Ten years and an acceptance
Slightly frazzled, the poet finally sat down across from me for an interview. Shifting through papers, she started our interview in a state of distraction. Up until then, I had the preconceived notion she lived a charmed life, after all she had won a highly coveted Guggenheim award.
Instead, the person I met was very human with her own difficulties that seemed to have similarities to my own inner landscape resembling the hills of Southwest England.
As we talked, and she warmed to the conversation, I asked her about her path to poetry acclaim and her current award. Gone was the illusion of easy triumph on her part and in its place was a tenacity of determination over ego and rejection. After 10 years of applying for the grant, she called it her yearly ritual, and several rejection notices, she achieved her goal. Victory.
And maybe her example served as subconscious inspiration when I decided to enter the biennial exhibit “From These Hills” at the William King Museum of Art because, when I read and occasionally reread my acceptance letter, I think of her.
Ten years have gone by since the exhibit first made its way into my consciousness. Ten years and three rejections, though this memory is a bit sketch—it may have been two and I might have taken a year off that only felt like rejection. This year, I made it into the show!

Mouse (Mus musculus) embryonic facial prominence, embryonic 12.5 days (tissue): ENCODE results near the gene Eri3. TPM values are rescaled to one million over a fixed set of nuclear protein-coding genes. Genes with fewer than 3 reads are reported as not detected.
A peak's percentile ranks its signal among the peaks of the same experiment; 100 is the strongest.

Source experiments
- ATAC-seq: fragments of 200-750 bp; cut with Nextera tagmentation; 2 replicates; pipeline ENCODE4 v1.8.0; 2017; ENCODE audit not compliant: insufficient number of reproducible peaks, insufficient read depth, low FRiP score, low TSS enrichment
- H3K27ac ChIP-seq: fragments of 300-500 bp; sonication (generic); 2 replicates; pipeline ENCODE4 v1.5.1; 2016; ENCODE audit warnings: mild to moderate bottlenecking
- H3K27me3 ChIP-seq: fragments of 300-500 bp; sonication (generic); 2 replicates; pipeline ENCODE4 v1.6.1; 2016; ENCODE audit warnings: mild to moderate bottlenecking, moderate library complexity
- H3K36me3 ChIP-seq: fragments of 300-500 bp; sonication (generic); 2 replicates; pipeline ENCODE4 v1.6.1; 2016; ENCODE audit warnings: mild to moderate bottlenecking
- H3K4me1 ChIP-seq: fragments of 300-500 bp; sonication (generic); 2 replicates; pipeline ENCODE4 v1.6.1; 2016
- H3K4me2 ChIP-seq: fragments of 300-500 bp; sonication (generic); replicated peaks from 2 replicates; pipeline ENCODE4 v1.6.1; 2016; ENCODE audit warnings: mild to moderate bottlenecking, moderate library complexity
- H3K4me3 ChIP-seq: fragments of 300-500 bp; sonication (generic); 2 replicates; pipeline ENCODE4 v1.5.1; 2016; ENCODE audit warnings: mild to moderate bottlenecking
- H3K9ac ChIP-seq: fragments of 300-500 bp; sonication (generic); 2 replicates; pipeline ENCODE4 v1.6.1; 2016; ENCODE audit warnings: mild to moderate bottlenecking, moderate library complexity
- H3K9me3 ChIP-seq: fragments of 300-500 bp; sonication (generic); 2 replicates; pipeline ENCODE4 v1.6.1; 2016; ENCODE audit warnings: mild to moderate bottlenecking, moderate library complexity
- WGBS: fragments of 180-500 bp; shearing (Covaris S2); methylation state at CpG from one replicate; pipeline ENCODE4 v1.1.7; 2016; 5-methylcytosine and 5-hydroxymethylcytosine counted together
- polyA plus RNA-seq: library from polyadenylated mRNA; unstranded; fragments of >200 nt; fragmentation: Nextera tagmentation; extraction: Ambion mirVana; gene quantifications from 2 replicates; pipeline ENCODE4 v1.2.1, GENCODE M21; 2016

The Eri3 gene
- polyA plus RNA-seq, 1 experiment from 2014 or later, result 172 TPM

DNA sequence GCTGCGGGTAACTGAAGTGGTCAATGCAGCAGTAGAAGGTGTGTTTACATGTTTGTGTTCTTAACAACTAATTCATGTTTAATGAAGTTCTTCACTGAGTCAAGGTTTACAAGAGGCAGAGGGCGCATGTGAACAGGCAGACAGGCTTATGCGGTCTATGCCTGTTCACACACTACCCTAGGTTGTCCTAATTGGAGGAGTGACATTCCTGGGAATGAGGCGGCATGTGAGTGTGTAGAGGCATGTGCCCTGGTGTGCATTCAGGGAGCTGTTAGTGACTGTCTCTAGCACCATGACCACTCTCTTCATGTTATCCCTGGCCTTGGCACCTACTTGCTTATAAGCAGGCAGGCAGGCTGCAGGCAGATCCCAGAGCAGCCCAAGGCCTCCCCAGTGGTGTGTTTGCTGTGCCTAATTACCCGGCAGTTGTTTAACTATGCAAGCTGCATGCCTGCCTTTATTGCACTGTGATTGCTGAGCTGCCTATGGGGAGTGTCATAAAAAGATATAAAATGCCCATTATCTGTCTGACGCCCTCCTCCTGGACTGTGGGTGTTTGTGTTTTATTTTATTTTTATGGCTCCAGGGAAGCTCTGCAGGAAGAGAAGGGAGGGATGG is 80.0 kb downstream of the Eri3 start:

“From These Hills: Contemporary Art in the Southern Appalachian Highlands” features 24 artists who live and work in Southern Appalachia. The juror was Rebecca Elliot, assistant curator of craft, design, and fashion at the Mint Museum in Charlotte, North Carolina. In the exhibition catalog, this is what she said about my accepted pieces from my Remains series:
The idea of transmigration resonates with Remains, L.S. King’s series of photographs taken from a moving car traveling around the Southeast between hospitals, veterinarians, assisted living centers, and hospices, saying goodbye to loved ones. In Fayetteville and Peak Creek, grainy, dark images are printed over soft pastel tones, evoking the ephemerality of memories and time.
The other artists I am amongst are an inspired crew. Two standouts for me are Charlie Brouwer and Halide Salam. Charlie is a sculptor, whose ladder-based work creates an interesting juxtaposition of iconic personal memory and transcendence for me (but that’s another story for a different day). And Halide is a colorist, whose imagery smooths away some hard edges of day-to-day life. Both are Radford University connections. Charlie retired the year we moved to Virginia, but Halide is on the current faculty.
“From These Hills” runs from October 3, 2019 to February 9, 2020.
The museum invites all to attend the After Hours Hootenanny on October 3, 2019, from 6 to 8 p.m.